The computer industry is slowly recognizing this reality. It invests more in the “disappearance of the box” than in the production of bigger machines. IBM established a new unit focused on this goal. J. L. Gassé, who once was in charge of technical development at Apple, established a company that pursues the same goal. Philips is at work in the area, and the small Acorn Computers of England has reported its first results. Here I can envision not only the chance of undoing Microsoft, but also of having Europe take a more important role in the evolution of the technologies of the 21st century. The beginning is made through the new networking technologies, which open new possibilities for cooperative work.

Virtual companies are probably the most visible product of the development I speak of. Instead of occupying skyscrapers and other expensive office buildings as places of business, we can carry on business through networks. And instead of learning new programs-an activity involving our memory more than our intelligence-we can concentrate on what we have to do, not on how to do it. The computer literally disappears from the table and desk, but digital functions are made possible through networking. Not unlike the use of electricity for bringing light, heat, and other services to our homes.

The industrial revolution increased the efficiency of human activity by many orders of magnitude. But it also contributed to the segmentation of the world into many seemingly unrelated pieces. Think of all the machines and appliances in a household. Or about the many tools and products that fill our offices and factories. We are now able to reintegrate what was segmented. Digital integration, uniting several functions in one process, furthermore solves the problems of energy efficiency, ecology, and improved human interaction caused by segmentation. Instead of the unfriendly and ugly computer on every desk, and instead of all of us becoming typists, we should look for more natural interaction through many invisible levels of information processing. Today, we can already research all the libraries in the world in order to find what we need when we need it. We can unload information at will, and we can offer our own services interactively. Find and click, be clicked and found! We can study together, we can make art together, transcending not only national borders, but also cultural boundaries.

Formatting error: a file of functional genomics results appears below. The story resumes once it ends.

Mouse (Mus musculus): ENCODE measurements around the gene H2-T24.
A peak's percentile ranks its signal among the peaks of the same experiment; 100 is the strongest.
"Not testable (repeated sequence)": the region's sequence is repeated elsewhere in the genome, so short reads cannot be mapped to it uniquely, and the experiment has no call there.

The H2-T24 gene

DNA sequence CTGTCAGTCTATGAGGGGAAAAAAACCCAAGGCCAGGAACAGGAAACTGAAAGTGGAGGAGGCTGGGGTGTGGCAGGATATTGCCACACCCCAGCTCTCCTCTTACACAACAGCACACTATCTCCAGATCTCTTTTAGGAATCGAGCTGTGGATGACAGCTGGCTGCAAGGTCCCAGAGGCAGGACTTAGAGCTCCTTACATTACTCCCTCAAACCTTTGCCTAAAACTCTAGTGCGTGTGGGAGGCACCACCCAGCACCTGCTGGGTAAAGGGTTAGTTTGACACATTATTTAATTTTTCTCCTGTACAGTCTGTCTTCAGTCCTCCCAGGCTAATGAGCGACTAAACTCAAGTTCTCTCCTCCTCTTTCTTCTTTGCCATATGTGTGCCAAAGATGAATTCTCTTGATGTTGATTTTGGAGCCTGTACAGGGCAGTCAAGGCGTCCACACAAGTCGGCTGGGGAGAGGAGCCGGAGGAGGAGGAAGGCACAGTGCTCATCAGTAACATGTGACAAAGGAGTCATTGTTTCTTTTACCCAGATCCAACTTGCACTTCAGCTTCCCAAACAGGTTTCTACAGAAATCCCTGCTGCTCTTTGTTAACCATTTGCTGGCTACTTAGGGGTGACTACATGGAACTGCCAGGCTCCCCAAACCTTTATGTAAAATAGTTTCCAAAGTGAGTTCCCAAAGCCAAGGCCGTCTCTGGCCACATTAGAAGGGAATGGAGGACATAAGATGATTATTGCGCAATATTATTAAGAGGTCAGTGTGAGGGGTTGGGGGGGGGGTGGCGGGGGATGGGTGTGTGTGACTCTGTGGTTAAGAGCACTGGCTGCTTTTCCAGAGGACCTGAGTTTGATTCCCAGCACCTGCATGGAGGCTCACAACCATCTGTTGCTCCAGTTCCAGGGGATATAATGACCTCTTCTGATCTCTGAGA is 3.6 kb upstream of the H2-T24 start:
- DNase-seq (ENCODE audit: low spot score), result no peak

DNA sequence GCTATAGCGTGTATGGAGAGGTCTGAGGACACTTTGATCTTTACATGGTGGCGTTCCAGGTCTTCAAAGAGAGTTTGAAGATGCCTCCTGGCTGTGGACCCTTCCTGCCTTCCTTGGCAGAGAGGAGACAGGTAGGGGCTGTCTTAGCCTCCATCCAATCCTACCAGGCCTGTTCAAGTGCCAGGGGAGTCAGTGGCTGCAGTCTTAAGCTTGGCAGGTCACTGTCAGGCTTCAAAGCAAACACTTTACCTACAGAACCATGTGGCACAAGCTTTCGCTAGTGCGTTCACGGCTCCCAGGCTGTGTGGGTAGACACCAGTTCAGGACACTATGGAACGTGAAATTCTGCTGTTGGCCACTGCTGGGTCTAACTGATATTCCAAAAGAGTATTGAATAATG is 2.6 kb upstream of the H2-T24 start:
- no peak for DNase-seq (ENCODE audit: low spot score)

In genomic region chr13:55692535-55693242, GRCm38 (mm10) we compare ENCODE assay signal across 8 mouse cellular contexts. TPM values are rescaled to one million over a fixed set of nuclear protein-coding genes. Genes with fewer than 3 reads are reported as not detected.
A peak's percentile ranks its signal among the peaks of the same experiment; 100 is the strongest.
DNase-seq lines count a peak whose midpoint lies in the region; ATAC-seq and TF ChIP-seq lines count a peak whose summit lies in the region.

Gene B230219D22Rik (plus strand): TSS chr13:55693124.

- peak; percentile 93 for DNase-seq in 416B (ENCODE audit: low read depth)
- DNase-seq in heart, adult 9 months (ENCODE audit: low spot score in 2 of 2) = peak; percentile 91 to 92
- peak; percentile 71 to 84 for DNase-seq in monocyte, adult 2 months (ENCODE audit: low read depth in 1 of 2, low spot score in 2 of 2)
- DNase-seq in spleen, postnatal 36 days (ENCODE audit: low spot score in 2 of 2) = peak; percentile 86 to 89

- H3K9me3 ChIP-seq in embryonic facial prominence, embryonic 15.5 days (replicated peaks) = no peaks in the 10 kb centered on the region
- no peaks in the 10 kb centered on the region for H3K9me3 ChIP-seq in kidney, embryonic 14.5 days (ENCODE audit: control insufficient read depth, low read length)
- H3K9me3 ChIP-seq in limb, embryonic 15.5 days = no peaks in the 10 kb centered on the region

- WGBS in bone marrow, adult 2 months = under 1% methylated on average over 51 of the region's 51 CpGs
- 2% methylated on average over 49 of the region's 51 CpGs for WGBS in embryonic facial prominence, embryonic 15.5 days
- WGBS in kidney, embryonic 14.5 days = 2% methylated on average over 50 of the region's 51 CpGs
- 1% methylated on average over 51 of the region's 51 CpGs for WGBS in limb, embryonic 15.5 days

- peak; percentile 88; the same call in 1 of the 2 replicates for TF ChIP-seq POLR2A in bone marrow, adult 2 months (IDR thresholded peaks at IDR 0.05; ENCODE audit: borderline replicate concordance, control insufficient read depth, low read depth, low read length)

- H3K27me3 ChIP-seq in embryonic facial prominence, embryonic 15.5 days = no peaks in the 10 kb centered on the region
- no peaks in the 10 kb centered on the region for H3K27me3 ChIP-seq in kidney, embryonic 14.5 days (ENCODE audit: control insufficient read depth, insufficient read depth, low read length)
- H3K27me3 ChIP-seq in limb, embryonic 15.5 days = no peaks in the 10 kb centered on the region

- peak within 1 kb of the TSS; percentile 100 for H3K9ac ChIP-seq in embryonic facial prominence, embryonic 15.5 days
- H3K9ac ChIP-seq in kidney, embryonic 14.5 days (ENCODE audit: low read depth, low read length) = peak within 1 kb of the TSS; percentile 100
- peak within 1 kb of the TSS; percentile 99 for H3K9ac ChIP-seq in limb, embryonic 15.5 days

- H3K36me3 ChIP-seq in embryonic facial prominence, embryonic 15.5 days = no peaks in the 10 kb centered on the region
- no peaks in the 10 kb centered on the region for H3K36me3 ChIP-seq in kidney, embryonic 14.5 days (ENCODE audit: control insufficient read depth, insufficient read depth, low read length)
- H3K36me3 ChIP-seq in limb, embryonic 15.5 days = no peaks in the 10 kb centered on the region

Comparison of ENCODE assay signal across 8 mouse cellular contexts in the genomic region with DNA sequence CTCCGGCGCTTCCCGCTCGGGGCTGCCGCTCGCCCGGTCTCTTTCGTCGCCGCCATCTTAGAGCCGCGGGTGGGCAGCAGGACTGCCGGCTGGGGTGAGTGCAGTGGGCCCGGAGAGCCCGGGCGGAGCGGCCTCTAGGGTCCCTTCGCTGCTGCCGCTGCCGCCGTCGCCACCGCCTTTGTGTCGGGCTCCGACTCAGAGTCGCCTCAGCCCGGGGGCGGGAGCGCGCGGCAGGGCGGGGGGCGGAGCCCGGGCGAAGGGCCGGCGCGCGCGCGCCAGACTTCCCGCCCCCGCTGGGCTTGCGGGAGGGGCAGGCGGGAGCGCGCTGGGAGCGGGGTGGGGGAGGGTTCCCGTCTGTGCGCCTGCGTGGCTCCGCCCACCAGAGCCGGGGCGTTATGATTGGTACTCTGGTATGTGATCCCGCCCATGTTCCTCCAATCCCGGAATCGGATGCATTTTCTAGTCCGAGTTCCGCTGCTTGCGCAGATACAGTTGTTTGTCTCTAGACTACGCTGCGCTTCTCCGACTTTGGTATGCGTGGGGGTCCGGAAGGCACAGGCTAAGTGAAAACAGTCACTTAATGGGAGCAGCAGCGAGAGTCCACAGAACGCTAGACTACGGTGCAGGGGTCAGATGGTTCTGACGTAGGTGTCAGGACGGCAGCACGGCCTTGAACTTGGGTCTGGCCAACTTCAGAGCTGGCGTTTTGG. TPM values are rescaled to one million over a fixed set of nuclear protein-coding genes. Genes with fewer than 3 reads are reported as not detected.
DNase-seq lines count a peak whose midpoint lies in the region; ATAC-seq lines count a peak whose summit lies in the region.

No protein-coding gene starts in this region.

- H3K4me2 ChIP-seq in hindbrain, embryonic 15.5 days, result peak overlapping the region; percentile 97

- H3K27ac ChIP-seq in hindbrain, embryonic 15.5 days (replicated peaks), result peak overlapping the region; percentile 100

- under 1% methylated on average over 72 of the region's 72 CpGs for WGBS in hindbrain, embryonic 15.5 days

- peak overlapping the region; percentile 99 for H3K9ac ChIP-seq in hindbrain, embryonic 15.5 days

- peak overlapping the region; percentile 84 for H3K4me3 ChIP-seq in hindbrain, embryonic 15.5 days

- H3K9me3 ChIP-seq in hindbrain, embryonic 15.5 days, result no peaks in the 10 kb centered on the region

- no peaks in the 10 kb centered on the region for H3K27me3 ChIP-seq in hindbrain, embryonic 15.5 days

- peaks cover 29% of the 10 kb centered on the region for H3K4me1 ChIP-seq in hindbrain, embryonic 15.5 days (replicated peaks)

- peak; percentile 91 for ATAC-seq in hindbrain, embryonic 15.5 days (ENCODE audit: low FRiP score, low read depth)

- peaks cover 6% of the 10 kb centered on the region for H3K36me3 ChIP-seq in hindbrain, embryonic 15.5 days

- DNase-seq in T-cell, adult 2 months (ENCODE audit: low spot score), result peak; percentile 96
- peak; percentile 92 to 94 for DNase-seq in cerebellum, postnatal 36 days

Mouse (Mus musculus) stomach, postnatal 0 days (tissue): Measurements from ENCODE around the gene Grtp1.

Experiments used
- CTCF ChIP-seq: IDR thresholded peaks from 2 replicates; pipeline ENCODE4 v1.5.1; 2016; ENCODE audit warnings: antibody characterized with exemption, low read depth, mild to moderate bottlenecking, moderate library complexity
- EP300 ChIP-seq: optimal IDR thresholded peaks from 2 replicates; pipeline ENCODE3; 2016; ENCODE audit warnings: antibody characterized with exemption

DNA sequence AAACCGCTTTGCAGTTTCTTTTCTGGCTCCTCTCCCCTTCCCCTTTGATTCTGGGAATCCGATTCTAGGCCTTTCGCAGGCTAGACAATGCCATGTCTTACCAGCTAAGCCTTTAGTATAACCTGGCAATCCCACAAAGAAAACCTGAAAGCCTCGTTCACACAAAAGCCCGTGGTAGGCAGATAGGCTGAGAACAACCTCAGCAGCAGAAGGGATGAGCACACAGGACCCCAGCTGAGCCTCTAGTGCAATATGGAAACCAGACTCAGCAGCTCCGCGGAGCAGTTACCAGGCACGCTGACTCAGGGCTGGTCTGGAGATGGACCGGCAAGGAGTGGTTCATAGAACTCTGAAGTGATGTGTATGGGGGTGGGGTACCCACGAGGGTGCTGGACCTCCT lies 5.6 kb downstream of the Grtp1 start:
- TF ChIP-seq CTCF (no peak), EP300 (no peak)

Networking represents only the infrastructure of this change. In the final analysis, the semiotic dimension is determinant. For all who have experienced the worldwide web (WWW) pages, it is obvious that networks are not only twisted cables or fiber glass or communication satellites. First of all, networking is the connection of programs, information, and processes. Networking makes better human interaction possible. The Web-page is an interface, as effective and as simple as a page of paper. Behind the Web-page are services we can use as needed. On the WWW, that is, on the reality of hypertext, we experience sign processes as connections. A click causes connection to applications, opens access to databases, exchange of information presented as text, sound, image, or multimedia representation. I don’t have to convince anyone that the disappearance of computers will take place from one day to the next. But that it will happen no one should doubt.